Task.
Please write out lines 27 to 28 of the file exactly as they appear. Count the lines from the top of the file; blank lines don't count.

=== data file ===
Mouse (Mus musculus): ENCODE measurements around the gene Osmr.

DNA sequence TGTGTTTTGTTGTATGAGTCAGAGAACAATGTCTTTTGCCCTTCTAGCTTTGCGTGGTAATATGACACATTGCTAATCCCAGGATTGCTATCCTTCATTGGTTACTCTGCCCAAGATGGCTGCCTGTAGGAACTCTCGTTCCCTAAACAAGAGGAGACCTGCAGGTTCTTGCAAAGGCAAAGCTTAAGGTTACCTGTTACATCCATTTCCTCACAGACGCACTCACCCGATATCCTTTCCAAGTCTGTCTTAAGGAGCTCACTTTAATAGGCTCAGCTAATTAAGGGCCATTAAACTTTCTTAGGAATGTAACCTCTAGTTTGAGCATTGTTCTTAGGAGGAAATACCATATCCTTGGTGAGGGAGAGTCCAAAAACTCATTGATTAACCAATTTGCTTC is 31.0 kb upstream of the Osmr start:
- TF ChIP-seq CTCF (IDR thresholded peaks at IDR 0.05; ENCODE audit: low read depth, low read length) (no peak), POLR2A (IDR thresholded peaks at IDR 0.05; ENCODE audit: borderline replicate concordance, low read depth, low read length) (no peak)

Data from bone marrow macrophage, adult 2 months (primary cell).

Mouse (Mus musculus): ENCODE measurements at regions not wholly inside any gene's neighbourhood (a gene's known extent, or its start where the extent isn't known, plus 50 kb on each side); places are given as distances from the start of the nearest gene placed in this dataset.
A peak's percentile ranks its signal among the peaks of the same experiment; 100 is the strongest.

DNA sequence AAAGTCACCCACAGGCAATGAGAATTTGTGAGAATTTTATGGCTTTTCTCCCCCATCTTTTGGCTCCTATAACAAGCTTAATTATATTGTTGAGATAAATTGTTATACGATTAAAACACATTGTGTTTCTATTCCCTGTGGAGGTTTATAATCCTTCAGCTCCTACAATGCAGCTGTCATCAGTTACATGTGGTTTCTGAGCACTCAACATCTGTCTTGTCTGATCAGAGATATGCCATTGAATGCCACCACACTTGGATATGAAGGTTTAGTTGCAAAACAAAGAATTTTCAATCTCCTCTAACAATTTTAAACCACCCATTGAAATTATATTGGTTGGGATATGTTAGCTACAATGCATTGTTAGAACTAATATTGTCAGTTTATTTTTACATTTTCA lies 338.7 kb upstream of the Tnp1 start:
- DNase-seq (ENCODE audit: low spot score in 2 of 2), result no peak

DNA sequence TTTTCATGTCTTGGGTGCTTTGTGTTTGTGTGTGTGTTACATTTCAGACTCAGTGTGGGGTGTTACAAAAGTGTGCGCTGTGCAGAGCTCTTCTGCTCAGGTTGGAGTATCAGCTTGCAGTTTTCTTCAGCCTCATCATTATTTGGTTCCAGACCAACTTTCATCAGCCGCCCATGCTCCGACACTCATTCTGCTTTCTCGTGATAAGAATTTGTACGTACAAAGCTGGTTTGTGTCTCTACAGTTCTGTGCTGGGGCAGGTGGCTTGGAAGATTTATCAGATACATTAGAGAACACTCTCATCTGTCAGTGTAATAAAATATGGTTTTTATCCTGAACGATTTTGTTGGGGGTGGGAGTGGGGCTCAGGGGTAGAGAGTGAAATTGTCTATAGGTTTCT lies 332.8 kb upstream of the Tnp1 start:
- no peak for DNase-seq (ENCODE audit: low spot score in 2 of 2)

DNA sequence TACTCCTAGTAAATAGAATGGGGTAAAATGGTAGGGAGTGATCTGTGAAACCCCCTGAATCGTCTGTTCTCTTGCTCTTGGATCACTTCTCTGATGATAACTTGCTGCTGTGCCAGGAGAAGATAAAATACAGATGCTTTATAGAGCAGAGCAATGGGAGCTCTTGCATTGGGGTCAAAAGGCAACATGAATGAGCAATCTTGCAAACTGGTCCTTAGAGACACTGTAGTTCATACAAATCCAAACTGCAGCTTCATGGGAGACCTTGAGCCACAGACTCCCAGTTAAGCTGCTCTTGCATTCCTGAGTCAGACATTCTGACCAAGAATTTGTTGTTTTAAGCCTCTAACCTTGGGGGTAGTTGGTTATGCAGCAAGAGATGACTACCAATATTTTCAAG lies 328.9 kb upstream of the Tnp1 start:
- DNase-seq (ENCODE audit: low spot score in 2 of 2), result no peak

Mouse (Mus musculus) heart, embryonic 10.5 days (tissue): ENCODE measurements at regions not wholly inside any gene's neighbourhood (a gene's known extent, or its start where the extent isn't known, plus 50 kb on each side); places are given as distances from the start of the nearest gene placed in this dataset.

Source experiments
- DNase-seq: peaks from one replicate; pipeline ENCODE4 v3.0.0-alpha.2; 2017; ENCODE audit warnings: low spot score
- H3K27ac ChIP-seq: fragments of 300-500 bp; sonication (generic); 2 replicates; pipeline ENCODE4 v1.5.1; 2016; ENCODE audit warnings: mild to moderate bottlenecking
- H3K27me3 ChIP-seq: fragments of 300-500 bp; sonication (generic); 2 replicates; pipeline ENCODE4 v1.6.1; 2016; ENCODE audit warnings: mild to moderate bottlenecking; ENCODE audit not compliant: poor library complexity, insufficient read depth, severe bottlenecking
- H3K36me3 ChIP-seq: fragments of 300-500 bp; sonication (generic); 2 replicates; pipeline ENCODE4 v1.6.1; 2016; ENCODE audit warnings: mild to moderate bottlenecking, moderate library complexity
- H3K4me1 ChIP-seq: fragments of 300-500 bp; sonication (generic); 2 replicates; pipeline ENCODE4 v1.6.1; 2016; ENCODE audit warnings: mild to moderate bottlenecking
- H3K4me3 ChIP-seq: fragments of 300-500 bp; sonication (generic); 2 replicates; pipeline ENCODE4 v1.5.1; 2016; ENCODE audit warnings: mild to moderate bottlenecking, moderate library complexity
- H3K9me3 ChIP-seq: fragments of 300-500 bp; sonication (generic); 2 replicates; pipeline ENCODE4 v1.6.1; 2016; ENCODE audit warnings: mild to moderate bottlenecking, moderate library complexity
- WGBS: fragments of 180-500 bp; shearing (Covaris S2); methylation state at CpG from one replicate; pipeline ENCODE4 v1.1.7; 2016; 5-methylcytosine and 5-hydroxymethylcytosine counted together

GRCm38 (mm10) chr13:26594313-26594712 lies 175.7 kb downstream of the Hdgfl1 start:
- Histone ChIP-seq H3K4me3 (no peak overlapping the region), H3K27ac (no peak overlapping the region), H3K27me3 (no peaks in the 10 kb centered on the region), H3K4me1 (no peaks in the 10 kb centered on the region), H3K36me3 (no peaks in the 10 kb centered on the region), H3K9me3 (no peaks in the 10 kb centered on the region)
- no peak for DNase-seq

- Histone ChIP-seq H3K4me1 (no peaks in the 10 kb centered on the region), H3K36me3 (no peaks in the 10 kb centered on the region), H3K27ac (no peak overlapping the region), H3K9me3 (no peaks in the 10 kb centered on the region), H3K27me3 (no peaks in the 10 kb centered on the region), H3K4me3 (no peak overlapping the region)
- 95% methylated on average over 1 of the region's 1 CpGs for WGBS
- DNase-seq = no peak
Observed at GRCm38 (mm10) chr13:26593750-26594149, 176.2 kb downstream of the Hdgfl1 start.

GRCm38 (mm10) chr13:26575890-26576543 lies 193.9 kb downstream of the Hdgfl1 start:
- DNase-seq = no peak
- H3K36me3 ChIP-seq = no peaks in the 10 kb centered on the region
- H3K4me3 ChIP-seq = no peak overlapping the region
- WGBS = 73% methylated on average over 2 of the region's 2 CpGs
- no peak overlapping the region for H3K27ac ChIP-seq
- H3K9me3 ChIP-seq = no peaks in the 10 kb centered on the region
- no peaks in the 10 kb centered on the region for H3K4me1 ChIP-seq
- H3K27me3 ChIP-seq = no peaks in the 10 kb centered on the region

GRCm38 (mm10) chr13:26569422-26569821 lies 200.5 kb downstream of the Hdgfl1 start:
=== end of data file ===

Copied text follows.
- 95% methylated on average over 1 of the region's 1 CpGs for WGBS
- DNase-seq = no peak